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Tag Archives: Asia-Pacific
The Center for Climate and Security, with support from The San Diego Foundation and the Skoll Global Threats Fund, is hosting a high-level event ‘Security & Climate Change: Issues and Perspectives for the Pacific Coast’ in San Diego, California on Tuesday, February 21. Confirmed speakers include: San Diego Mayor Kevin Faulconer (R), Congressman Scott Peters (D-CA), Rear Admiral Yancy B. Lindsey, Commander, Navy Region Southwest, General Ron Keys, U.S. Air Force (ret), Ambassador Reno Harnish, Scripps Institution of Oceanography. The full agenda is below.
The US is a Pacific nation. The Asia-Pacific is one of the most disaster prone and climate vulnerable regions of world with a rapidly-growing population. It’s the most militarized part of the globe, and home to both rising powers and failed states – including states with nuclear capabilities. And it’s also home to some of the U.S.’s closest allies. The US military hosts numerous coastal installations across the region (including on the West Coast of the U.S.), and the U.S. is slowly but surely “rebalancing” towards this critical region. Considering this reality, addressing climate change risks in the Asia-Pacific should be a key element of U.S. national security and foreign policy, not least as that response presents significant opportunities for the United States, both at home and abroad. We are at a critical moment in time when we must decide whether or not we will lead in addressing the most pressing challenges of the 21st century. This conference aims to start answering that question. (more…)
U.S. Secretary of Defense Ash Carter made a recent statement at the Shangri-la Dialogue in Singapore, calling for a “principled security network” for the Asia-Pacific region – one that could collectively address the region’s myriad security challenges – including “the growing strategic impact of climate change.” Rather than ranking threats against each other, which tends to miss the integrated nature of the security landscape, Secretary Carter places climate change within the broader context of a range of pressing security threats and opportunities facing the region, that will be best addressed through a cooperative approach: (more…)
In light of President Obama’s visit to Asia this week, the Australian Strategic Policy Institute’s The Strategist published an article yesterday by the Center for Climate and Security’s Caitlin Werrell and Francesco Femia titled “Combatting climate change in the Asia–Pacific: lessons from the Marshall Plan.” It is a shorter version of a piece published in our “U.S. Asia-Pacific Rebalance, National Security and Climate Change” report, which includes a foreword by former Commander of U.S. Pacific Command, Admiral Samuel J. Locklear III, USN (ret).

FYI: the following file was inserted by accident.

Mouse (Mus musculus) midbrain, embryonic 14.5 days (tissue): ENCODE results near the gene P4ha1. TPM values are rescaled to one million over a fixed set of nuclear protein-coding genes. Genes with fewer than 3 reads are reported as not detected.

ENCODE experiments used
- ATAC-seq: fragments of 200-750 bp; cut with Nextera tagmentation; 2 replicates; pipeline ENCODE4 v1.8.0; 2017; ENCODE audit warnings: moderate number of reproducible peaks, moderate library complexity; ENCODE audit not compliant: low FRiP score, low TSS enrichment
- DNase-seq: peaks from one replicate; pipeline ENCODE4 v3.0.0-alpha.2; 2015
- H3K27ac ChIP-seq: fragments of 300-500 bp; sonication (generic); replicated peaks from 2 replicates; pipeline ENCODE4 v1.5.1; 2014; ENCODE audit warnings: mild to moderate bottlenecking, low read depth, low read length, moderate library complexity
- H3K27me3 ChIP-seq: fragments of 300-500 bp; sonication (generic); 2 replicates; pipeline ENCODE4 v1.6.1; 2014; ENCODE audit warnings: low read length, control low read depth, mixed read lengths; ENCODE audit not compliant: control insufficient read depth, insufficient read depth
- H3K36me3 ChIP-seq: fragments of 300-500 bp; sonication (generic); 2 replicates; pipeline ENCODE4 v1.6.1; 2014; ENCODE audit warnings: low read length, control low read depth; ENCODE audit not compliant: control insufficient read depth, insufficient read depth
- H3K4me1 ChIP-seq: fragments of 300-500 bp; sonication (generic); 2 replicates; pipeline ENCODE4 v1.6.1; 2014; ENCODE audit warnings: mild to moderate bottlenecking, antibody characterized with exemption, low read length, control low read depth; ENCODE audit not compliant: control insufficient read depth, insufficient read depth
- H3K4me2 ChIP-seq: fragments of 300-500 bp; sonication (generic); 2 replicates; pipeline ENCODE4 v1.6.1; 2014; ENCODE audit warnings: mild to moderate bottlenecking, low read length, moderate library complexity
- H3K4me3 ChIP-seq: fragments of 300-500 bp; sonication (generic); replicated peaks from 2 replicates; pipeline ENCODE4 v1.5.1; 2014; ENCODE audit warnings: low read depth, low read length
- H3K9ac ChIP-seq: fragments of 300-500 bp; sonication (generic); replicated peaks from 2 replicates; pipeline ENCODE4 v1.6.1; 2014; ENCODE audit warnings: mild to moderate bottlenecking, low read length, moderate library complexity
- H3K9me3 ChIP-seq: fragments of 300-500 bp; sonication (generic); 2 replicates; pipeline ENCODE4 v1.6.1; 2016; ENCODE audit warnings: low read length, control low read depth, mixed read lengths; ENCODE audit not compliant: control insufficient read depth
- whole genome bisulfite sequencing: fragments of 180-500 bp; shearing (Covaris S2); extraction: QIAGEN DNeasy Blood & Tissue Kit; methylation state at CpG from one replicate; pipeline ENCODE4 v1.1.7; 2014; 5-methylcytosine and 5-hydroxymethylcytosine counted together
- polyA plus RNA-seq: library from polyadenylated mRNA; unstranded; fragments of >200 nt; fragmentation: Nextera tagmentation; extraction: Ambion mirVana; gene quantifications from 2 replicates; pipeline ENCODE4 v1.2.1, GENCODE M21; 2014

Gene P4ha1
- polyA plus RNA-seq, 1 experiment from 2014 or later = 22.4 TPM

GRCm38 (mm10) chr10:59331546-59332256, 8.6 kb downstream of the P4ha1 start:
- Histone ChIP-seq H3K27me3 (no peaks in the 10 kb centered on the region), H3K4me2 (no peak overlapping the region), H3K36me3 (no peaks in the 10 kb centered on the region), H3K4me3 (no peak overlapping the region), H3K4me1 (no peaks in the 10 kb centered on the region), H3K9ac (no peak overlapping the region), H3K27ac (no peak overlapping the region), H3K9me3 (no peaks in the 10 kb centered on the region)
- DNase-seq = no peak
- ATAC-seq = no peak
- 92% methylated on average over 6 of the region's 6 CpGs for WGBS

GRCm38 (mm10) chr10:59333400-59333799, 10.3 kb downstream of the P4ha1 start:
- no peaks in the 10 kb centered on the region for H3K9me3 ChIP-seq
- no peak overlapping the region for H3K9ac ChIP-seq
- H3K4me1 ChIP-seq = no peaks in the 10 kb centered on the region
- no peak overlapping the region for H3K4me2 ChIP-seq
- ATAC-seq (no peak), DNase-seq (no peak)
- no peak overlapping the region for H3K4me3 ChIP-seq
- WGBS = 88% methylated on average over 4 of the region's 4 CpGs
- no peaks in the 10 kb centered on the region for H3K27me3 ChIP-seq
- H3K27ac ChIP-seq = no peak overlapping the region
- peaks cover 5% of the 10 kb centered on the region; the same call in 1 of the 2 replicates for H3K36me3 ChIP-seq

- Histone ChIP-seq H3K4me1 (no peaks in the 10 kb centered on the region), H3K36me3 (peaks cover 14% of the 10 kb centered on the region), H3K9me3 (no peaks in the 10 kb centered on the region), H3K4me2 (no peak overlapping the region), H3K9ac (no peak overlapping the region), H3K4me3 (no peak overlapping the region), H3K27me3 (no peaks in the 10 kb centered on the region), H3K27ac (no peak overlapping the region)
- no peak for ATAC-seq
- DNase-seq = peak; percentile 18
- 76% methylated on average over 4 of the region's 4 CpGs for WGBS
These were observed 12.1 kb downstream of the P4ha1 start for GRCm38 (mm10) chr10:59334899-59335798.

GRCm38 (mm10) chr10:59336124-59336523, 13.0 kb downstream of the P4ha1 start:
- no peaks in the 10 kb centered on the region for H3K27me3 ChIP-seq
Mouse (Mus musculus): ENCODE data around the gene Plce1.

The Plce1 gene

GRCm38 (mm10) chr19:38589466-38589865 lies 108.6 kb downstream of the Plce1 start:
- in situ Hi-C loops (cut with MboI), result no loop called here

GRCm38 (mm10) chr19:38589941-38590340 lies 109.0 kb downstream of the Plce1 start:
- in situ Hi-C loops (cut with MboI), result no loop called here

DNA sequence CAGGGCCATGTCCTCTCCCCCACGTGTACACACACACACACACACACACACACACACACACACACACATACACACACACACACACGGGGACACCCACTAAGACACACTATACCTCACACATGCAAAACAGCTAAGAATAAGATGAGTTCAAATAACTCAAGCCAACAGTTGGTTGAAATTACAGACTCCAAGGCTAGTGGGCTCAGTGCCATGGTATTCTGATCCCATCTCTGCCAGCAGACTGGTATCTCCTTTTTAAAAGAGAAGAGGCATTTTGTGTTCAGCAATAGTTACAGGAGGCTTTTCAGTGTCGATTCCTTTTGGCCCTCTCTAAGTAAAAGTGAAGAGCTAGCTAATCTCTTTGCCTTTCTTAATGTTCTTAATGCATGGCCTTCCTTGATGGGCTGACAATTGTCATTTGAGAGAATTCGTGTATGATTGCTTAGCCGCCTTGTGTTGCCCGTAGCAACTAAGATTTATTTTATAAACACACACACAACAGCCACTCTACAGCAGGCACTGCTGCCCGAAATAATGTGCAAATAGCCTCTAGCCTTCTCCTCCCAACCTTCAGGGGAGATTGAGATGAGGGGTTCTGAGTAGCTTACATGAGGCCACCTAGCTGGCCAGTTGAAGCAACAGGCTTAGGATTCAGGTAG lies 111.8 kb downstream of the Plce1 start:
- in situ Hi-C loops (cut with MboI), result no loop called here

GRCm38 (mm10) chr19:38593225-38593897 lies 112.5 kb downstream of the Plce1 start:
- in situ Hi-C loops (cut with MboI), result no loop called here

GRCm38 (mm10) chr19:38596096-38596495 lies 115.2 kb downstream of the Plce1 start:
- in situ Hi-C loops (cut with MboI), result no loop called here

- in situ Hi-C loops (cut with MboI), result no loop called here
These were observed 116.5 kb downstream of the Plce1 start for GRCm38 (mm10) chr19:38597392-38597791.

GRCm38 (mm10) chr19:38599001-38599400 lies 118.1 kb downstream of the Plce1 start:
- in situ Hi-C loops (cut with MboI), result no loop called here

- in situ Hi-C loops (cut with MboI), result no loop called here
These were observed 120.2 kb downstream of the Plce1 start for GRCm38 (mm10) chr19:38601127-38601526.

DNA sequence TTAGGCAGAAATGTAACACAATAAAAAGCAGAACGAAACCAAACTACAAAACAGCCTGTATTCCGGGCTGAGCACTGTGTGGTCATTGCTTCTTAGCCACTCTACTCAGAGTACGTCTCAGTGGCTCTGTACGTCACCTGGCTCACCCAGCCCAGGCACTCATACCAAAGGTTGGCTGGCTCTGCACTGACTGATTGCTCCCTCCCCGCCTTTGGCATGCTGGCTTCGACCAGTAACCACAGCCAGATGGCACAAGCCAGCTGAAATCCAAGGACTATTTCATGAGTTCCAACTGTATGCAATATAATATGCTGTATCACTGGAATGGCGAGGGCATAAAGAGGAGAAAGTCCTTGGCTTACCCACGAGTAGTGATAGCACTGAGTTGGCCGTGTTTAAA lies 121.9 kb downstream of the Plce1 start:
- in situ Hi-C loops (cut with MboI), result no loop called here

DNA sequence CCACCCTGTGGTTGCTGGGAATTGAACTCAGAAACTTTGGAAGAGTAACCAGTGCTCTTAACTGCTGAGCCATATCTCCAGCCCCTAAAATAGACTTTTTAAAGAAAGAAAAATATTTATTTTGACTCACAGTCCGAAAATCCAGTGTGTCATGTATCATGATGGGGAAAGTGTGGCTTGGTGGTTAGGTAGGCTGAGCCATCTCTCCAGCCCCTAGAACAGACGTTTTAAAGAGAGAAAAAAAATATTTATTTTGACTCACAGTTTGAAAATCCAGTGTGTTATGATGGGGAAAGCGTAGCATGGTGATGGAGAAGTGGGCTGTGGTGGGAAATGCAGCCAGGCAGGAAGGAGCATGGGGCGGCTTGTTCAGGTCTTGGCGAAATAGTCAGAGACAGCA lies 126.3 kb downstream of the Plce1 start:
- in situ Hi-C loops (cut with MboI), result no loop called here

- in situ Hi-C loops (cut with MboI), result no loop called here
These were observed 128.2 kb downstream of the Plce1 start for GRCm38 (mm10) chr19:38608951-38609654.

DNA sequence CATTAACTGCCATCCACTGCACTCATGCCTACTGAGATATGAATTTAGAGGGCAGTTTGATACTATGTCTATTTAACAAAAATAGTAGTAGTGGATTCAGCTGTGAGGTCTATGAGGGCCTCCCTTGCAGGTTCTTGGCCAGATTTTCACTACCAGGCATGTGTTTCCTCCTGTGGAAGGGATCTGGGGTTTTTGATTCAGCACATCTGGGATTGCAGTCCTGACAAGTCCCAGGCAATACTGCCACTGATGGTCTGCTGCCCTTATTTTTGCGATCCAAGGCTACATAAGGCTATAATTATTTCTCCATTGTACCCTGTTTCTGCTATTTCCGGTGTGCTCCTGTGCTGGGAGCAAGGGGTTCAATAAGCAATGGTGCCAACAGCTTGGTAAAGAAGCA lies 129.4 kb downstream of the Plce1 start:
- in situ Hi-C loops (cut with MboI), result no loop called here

The Center for Climate and Security is honored to welcome Admiral Sam J. Locklear, United States Navy (Retired), to its distinguished Advisory Board of senior military, national security and foreign policy experts. Admiral Locklear recently retired from the US Navy after serving with distinction for over 39 years, including 15 years of service as a Flag Officer. During his significant tenure as a four star, Admiral Locklear lead at the highest levels serving as Commander U.S. Pacific Command, Commander U.S. Naval Forces Europe and Africa, and Commander of NATO’s Allied Joint Force Command.
As Commander U.S. Pacific Command, the United States’ oldest and largest geographic unified combatant command, he commanded all U.S. military forces operating across more than half the globe. He accurately assessed the rapidly changing geopolitical environment of the Indo-Asia-Pacific, the most militarized area of the world, made significant advancements in how U.S. forces are postured for crisis or contingency, and was instrumental in addressing the growing global cyber challenges in the region. A key architect of America’s rebalance to the Asia-Pacific, Admiral Locklear provided the vision, strategic framework, and detailed planning that began the rebalance of U.S. military influence to the Asia-Pacific. He skillfully managed the US military relationships with our five Pacific treaty allies, numerous key security partners, and emerging multilateral security forums. Additionally, he maintained a pragmatic but lasting relationship with China’s military and made significant progress in developing a deeper strategic security relationship with India. (more…)